Marsha P. Johnson and Sylvia Rivera, both trans women of color, were not only leaders at the Stonewall riots, but also very active advocates for members of the LGBTQ community that were overlooked by even their gay peers. Many cisgender members of the gay community felt ashamed of Johnson, Rivera, and other poor, transgender individuals. This did not stop them from fighting for the rights of their community (while looking extremely fashionable). Rivera once said, “You all had rights. We had nothing to lose. I’ll be the first one to step on any organization, any politician’s toes if I have to, to get the rights for my community.”
Because of the needs that Johnson and Rivera saw, in 1970 they started STAR (Street Transvestite Action Revolutionaries), an organization aimed to house queens and trans women who were living on the street. In the home they established, everyone lived collectively, and Johnson and Rivera worked to get food for the young girls. STAR was the first initiative focused on the homeless trans youth within New York City.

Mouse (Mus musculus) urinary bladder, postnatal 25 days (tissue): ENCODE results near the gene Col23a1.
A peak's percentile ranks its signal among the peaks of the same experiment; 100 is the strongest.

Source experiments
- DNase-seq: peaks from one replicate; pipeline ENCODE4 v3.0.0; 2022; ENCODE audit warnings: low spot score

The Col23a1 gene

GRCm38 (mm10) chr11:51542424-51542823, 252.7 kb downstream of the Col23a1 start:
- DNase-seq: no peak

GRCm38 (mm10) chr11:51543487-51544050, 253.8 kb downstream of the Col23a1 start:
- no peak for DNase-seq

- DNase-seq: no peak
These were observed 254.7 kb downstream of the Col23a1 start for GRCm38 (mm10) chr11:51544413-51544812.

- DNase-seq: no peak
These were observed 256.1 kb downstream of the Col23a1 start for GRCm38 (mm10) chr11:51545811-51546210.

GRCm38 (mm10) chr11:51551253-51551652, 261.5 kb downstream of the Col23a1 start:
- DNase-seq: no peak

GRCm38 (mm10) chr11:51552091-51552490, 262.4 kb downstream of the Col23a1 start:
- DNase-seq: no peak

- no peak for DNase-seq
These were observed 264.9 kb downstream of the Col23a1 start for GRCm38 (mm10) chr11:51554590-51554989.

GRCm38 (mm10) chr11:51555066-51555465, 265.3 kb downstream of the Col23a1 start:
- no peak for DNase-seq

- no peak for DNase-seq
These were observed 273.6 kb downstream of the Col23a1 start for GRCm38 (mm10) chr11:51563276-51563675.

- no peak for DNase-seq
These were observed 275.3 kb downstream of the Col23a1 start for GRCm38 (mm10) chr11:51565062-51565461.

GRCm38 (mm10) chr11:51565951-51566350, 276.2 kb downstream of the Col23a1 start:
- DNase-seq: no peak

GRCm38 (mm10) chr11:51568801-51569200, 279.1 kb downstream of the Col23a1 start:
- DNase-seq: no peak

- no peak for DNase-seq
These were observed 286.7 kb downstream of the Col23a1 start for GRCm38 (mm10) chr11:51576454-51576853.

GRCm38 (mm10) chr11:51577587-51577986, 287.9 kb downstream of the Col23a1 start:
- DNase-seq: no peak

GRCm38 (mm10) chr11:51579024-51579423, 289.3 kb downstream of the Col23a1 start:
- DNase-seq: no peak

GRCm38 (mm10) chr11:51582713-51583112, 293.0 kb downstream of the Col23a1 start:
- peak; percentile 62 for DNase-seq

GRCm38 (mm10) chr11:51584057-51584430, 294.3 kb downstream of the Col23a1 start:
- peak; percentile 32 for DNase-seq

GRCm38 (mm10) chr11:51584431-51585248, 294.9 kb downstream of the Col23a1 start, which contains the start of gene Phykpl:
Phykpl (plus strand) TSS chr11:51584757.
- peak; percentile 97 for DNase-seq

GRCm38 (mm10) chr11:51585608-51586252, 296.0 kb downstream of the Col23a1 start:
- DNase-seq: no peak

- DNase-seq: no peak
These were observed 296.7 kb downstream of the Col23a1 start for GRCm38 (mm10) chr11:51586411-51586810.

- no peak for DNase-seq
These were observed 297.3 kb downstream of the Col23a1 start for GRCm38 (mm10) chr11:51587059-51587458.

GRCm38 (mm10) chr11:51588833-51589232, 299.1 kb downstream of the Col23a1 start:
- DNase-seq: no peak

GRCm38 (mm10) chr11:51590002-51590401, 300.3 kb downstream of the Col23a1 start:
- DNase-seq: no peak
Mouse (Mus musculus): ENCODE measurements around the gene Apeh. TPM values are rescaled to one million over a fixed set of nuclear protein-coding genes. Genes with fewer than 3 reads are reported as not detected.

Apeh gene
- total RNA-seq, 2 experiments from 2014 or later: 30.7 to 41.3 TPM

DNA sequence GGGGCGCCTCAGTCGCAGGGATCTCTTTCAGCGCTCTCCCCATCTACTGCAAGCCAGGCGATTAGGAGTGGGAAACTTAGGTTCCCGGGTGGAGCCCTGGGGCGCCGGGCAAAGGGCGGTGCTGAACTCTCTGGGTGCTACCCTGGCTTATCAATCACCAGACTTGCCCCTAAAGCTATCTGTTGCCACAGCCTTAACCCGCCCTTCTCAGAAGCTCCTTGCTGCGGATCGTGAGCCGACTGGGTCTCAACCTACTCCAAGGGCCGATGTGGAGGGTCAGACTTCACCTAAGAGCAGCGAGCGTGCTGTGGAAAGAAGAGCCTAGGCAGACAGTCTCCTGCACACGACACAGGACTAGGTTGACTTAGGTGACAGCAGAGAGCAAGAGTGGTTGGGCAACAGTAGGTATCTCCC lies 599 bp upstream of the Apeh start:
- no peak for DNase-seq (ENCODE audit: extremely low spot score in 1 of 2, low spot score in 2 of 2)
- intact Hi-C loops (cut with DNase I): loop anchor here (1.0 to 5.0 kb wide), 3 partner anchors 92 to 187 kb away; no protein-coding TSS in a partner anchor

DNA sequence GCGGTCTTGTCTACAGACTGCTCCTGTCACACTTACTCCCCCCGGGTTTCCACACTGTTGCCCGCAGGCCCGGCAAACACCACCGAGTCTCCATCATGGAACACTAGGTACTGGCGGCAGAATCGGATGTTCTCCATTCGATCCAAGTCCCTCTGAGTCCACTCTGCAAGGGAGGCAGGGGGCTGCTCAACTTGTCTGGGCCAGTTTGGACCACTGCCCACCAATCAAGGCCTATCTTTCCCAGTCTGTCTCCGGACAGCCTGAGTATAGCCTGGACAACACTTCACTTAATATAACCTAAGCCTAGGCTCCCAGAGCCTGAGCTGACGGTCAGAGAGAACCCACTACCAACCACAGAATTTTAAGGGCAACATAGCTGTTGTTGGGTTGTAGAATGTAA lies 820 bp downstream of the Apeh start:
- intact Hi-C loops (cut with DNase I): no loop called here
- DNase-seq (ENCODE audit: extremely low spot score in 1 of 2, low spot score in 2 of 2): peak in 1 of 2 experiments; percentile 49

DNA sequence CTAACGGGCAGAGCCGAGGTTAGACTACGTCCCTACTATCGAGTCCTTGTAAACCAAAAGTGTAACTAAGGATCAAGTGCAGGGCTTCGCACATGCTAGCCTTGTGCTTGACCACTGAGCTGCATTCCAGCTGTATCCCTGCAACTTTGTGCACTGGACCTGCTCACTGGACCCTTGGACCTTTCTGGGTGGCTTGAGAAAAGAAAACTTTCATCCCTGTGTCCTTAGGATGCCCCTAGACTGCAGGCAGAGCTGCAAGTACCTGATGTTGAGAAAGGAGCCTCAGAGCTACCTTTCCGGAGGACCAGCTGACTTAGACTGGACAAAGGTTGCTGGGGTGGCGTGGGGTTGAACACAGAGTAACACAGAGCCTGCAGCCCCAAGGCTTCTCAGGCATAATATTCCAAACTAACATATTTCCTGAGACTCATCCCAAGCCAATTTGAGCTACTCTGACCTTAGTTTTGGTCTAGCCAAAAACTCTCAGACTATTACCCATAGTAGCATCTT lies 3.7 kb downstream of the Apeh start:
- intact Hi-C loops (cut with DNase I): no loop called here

The home lasted two years, but Johnson and Rivera continued to be strong advocates for their communities. Marsha “Pay it no mind” Johnson lived a powerful legacy; she was known as a drag mother to many in the New York City community. Her story can be watched in the documentary Pay It No Mind. Unfortunately Johnson died in a mysterious and violent way that is all too common for black trans women, and was found in the Hudson River in 1992. Rivera was also known for her continued activism until she died in 2002. Her legacy is remembered through organizations such as the Sylvia Rivera Law Project.